New Somali restaurant shows entrepreneurial spirit of the immigrant community

Raniya Sheikh, left, and her mother, Sahra Hassan at the counter of Mama Sahra's Kitchen on Glenwood Avenue.  Photo by David Pierini

Raniya Sheikh, left, and her mother, Sahra Hassan at the counter of Mama Sahra's Kitchen on Glenwood Avenue. Photo by David Pierini

By Abdi Mohamed Staff Reporter

North Minneapolis has seen steady growth in its immigrant population over the years, namely from the Somali community, however there have been few Somali businesses in the area.

Sahra Hasan and her family have been living on the Northside for 15 years but operated her food business in South Minneapolis for over a decade. Now, she’s brought her business closer to home. Hasan operates and manages Mama Sahra’s Kitchen, a restaurant newly located on 1825 Glenwood Ave. which specializes in Somali cuisine. The restaurant serves an array of dishes that include rice, spaghetti and an assortment of meats such as chicken, goat and beef. Hasan’s specialty has been her sambusas that rest fresh on the counter each day.

After a three year search for a place to open her business, Hasan found her current location on the corner of Glenwood and Morgan. She has been in business there for nearly seven months.

Although there is a growing Somali population in the Northside, many travel outside of the area for their cultural needs. Hasan’s daughter, Raniya Shiekh, shared her family’s reasoning for opening their business in North Minneapolis. “We see people traveling all the way to South Minneapolis but live in North Minneapolis. We want to make it more convenient and help make the area more diverse than it already is,” she said.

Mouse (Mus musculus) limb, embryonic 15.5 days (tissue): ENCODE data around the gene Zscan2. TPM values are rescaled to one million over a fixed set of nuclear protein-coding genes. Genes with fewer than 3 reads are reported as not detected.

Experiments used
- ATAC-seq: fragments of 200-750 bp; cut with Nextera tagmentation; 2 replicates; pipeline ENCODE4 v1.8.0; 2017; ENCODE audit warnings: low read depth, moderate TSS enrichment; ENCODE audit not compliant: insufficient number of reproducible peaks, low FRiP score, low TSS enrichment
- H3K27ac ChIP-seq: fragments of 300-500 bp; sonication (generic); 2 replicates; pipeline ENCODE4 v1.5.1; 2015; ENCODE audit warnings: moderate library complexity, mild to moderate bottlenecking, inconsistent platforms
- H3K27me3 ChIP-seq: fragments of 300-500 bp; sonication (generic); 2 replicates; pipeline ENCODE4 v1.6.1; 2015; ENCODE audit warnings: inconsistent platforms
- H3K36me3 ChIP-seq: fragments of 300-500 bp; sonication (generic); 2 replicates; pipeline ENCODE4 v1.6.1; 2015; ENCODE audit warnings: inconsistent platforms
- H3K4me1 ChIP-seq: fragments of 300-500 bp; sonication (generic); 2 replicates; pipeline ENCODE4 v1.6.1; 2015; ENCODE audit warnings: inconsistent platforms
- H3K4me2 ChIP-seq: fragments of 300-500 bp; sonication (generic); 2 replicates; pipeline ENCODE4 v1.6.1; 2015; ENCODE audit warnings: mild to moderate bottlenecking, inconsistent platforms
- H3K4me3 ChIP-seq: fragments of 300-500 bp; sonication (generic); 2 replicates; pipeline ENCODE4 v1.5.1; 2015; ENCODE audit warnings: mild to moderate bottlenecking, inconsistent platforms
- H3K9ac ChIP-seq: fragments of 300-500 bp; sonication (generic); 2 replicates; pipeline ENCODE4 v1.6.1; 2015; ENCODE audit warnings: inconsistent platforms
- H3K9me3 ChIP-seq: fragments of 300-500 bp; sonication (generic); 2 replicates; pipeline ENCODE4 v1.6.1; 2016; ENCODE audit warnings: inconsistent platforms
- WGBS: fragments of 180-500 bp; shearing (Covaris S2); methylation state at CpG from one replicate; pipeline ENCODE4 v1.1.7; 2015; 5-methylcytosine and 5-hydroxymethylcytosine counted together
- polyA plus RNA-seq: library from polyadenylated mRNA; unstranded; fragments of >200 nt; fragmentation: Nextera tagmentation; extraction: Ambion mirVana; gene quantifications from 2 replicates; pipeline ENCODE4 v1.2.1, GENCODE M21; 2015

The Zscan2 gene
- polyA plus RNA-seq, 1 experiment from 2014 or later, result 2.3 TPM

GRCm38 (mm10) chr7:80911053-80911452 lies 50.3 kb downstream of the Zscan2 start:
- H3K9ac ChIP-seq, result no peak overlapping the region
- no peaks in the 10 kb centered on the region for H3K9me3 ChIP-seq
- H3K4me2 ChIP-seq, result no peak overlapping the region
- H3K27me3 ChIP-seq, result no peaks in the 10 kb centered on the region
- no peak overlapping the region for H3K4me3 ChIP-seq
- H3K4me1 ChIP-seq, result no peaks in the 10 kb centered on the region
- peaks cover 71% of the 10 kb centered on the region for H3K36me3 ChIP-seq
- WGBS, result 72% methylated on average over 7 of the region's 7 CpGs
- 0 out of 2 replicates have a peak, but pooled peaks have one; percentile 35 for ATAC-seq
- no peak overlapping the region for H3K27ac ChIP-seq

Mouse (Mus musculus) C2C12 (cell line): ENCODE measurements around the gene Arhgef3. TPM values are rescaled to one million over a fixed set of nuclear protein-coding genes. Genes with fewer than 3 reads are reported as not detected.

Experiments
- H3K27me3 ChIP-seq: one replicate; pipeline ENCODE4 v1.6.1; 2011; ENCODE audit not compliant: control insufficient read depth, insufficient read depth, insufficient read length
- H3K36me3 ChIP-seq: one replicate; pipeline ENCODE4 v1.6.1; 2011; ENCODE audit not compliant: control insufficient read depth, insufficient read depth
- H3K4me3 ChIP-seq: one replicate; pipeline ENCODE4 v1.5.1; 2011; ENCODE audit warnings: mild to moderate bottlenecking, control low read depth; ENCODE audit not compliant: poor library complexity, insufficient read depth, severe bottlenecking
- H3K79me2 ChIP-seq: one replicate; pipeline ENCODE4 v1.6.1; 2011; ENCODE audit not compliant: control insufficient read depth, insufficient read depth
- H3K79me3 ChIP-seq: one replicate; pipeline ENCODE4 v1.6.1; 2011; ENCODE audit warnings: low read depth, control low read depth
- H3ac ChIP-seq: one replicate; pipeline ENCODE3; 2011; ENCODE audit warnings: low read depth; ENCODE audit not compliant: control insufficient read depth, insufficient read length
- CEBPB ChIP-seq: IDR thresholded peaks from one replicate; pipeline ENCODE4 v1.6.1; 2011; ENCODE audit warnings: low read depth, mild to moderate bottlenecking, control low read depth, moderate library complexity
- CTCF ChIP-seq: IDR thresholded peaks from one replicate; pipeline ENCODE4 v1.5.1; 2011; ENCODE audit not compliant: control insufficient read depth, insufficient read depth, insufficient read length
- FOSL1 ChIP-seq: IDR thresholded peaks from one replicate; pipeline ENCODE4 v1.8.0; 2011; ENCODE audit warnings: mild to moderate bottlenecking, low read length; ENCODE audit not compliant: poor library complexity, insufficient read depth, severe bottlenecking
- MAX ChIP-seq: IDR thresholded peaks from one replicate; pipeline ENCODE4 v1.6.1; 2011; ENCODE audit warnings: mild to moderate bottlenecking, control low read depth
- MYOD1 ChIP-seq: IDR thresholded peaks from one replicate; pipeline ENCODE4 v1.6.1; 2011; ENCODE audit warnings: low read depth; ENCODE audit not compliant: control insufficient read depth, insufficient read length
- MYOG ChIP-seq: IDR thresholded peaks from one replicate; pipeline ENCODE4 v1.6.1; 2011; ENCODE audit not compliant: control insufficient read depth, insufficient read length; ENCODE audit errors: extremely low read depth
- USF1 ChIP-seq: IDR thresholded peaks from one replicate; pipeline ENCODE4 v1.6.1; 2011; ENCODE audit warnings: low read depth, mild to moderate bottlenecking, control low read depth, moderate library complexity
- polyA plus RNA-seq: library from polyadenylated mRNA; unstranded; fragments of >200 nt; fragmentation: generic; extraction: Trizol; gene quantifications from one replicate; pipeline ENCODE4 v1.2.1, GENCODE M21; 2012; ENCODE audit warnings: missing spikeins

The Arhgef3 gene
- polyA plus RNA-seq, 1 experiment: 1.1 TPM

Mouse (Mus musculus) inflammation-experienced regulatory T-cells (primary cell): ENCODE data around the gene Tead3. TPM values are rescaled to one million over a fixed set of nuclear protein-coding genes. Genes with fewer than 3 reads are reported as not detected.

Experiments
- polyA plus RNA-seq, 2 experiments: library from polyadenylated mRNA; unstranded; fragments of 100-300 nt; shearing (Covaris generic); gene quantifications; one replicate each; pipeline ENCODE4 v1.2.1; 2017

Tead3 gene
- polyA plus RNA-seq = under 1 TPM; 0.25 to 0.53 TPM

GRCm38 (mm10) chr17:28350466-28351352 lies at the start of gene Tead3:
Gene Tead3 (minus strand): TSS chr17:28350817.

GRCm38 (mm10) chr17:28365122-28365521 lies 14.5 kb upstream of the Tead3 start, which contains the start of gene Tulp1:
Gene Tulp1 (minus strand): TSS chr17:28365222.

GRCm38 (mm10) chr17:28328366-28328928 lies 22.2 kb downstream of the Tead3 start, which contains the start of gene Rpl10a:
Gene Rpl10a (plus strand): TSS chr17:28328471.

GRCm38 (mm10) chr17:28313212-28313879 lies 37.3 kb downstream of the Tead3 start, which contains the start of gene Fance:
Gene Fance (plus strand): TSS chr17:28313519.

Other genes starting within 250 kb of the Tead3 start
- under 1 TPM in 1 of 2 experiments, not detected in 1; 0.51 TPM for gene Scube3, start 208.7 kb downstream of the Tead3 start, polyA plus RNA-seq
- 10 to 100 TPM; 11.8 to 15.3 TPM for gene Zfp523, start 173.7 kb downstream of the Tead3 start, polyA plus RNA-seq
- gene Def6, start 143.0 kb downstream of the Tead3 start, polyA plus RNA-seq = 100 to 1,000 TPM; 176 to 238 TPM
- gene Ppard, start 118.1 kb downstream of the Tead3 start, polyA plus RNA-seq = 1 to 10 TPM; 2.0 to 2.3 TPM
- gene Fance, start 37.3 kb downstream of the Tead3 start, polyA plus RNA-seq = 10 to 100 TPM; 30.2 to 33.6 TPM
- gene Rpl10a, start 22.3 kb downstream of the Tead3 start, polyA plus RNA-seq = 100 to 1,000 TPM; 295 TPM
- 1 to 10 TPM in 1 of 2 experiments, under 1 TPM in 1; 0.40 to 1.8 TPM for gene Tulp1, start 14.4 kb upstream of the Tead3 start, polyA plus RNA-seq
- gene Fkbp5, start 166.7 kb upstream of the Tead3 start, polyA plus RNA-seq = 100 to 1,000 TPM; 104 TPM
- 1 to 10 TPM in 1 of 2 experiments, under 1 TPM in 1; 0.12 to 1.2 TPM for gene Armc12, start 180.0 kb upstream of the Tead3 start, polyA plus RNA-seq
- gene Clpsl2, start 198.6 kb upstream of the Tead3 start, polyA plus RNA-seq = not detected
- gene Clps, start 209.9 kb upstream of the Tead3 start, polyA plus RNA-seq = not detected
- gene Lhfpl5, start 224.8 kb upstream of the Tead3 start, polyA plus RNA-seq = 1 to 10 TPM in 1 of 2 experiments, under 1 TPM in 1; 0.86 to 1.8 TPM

Hasan sees her business succeeding in the Northside to encourage other Somalis to launch their own ventures. “Now that I’ve opened a business, there’s a chance a lot of people will follow my lead,” she said.

One obstacle to the success of Somali entrepreneurs could be the language barrier many like Hasan face. Ann Fix leads the Northside Economic Opportunity Network’s (NEON) food business incubator program and has worked on fostering a communication with Somali entrepreneurs despite these barriers. “We want our space to be inclusive of the entire community,” she said.

Last year, NEON took their Food Business 101 class to the Heritage Park Apartments in order to serve the Somali community directly. Fix says that she has been working with other organizations in order to gain support for interpreter services to the Somali community and other immigrant communities living in the Northside. “One thing I’ve been leaning on now is the Minneapolis small business team,” she said. NEON also conducted a cottage food certification training and received Spanish interpreting services through the Farmers Market Association to address the need for the Hispanic community.

The effort to uplift the immigrant community in the Northside will rely heavily on the success of their businesses. As NEON and other organizations seek to assist these communities despite the language and cultural barriers, it will take a collective effort for an economic impact to be felt.

Abdi Mohamed